“U.S. beef is holding its own in Japan, but the April numbers are telling,” cautioned USMEF President and CEO Dan Halstrom. “With the April 1 rate cut, Australian, Canadian, New Zealand and Mexican beef are now subject to a 26.6 percent duty while the rate for U.S. beef remains at 38.5 percent. It is absolutely essential that the U.S. secures an agreement that will level this playing field. U.S. beef’s exceptional growth in Korea is a great example of what’s possible when tariffs are less of an obstacle.”

Latin America, Oceania, Taiwan bolster pork exports

On May 20, the 20 percent retaliatory duty on most U.S. pork entering Mexico was removed, as the U.S., Mexico and Canada reached an agreement on steel and aluminum tariffs. This was obviously too late to boost April pork exports to Mexico, which sank 30 percent from a year ago in volume (54,971 metric tons) and 29 percent in value to $94.5 million. For January through April, exports to Mexico were down 18 percent in volume (232,391 metric tons) and 29 percent in value ($356.5 million).

“Lifting of Mexico’s retaliatory duties was the most welcome news the U.S. pork industry has received in a long time,” Halstrom said. “Now let’s hope the duty-free access U.S. pork has enjoyed in Mexico since late May isn’t short-lived.”

President Trump has proposed a 5 percent tariff on all goods imported from Mexico unless more steps are taken to curb illegal migration at the U.S.-Mexico border. The tariff would take effect June 10 and increase to 25 percent by Oct. 1, but negotiations are ongoing and Mexico has not yet announced any retaliatory measures.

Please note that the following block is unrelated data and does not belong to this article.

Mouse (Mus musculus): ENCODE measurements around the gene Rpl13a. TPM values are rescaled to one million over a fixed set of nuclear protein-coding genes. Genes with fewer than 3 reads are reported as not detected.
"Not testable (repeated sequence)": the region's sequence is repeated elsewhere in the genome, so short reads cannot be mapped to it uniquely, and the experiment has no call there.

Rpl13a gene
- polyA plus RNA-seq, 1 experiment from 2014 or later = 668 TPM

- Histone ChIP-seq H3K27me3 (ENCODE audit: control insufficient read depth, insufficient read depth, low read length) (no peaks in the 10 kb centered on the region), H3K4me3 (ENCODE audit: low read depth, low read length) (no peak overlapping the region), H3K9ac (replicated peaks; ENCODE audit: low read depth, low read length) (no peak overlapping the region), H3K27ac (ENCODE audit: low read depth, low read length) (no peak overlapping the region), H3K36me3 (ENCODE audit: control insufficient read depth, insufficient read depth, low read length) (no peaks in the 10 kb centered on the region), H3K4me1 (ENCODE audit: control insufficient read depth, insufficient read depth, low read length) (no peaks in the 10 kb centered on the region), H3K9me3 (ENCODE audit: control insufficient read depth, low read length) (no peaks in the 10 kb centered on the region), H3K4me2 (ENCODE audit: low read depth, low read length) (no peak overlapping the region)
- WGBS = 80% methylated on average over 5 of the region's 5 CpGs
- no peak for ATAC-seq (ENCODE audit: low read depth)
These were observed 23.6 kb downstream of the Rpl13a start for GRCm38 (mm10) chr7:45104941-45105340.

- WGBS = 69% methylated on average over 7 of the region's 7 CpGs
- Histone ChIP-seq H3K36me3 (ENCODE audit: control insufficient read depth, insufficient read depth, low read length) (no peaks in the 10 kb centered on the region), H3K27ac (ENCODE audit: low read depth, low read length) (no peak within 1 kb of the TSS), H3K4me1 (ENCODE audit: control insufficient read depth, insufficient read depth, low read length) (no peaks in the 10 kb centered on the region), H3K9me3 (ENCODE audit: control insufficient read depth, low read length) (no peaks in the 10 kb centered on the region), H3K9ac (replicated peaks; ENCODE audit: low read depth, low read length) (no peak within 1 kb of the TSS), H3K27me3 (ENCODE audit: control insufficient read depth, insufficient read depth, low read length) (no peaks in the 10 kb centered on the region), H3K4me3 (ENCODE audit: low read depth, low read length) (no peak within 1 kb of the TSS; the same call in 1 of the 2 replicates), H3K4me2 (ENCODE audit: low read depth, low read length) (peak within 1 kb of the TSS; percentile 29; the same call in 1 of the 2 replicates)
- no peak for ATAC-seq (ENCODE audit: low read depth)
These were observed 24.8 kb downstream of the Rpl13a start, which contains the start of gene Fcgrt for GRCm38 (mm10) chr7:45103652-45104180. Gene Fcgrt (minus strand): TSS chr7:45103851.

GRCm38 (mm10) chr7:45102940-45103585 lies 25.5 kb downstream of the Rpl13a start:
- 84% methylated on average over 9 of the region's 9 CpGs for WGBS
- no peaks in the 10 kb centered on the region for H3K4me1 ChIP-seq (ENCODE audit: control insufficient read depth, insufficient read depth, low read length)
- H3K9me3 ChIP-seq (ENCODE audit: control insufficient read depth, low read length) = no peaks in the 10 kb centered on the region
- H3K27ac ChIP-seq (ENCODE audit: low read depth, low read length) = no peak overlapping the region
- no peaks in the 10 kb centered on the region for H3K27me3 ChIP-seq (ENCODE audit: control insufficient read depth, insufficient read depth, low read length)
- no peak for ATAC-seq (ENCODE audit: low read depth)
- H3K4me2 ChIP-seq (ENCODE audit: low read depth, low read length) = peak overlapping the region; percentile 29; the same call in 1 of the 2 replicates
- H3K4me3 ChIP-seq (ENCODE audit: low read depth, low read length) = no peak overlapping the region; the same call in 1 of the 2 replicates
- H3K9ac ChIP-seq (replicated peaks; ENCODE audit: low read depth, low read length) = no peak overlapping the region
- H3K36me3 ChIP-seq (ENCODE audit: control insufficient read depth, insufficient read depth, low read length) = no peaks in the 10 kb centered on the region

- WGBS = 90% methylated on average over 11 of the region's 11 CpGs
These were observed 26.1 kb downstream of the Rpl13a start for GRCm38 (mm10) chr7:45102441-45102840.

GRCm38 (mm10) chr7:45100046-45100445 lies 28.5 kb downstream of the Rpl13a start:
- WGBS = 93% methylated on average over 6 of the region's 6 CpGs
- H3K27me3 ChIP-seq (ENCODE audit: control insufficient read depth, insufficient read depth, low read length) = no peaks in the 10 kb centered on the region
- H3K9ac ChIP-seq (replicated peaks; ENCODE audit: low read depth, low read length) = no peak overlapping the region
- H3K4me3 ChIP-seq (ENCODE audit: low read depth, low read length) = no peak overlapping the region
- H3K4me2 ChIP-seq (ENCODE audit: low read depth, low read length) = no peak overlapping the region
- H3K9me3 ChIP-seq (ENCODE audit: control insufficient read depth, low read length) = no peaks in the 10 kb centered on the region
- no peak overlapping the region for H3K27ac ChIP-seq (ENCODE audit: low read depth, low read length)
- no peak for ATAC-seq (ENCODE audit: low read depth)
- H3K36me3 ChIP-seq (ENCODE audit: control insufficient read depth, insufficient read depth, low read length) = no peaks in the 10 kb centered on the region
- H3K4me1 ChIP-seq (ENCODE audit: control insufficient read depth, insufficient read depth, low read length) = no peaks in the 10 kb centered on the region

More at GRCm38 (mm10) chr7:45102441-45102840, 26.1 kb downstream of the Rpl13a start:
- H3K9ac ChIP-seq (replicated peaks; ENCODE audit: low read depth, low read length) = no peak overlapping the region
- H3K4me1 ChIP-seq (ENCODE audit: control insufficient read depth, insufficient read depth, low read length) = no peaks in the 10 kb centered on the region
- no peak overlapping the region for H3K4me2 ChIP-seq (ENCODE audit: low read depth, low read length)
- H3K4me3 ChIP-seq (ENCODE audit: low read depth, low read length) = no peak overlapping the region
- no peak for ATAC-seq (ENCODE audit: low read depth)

U.S. pork also faces a significant disadvantage in China, where retaliatory duties remain in effect and competitors are positioning to fill China’s looming African swine fever-driven pork shortfall. January-April exports to China/Hong Kong were 16 percent below last year’s pace in volume (128,200 metric tons) and down 32 percent in value ($242 million).

Leading value market Japan has not imposed any new tariffs on U.S. pork but its main competitors (European, Canadian and Mexican pork) have gained tariff relief in 2019. January-April exports of U.S. pork to Japan were down 7 percent from a year ago in volume (123,166 metric tons) and fell 9 percent in value ($493.3 million), as U.S. share of Japan’s total imports fell from 36 percent last year to 32 percent. The sharpest decline was in Japan’s imports of U.S. ground seasoned pork, which were down nearly $40 million.

Momentum continues to grow for U.S. lamb

Strong variety meat demand in Mexico and muscle cut growth in the Caribbean, the Middle East and Panama have fueled an upward trend in U.S. lamb exports. April exports totaled 1,227 metric tons, up 26 percent from a year ago, while value was up 15 percent to $2.2 million. For January-April, exports were up 56 percent year-over-year in volume (5,400 metric tons) and up 26 percent in value ($9.1 million). Muscle cut exports were up 17 percent in volume to 828 metric tons and climbed 19 percent in value to $5.4 million.

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Complete January-April export results for U.S. beef, pork and lamb are available from USMEF’s statistics web page at www.usmef.org/news-statistics/statistics.

Monthly charts for U.S. pork and beef exports are also available.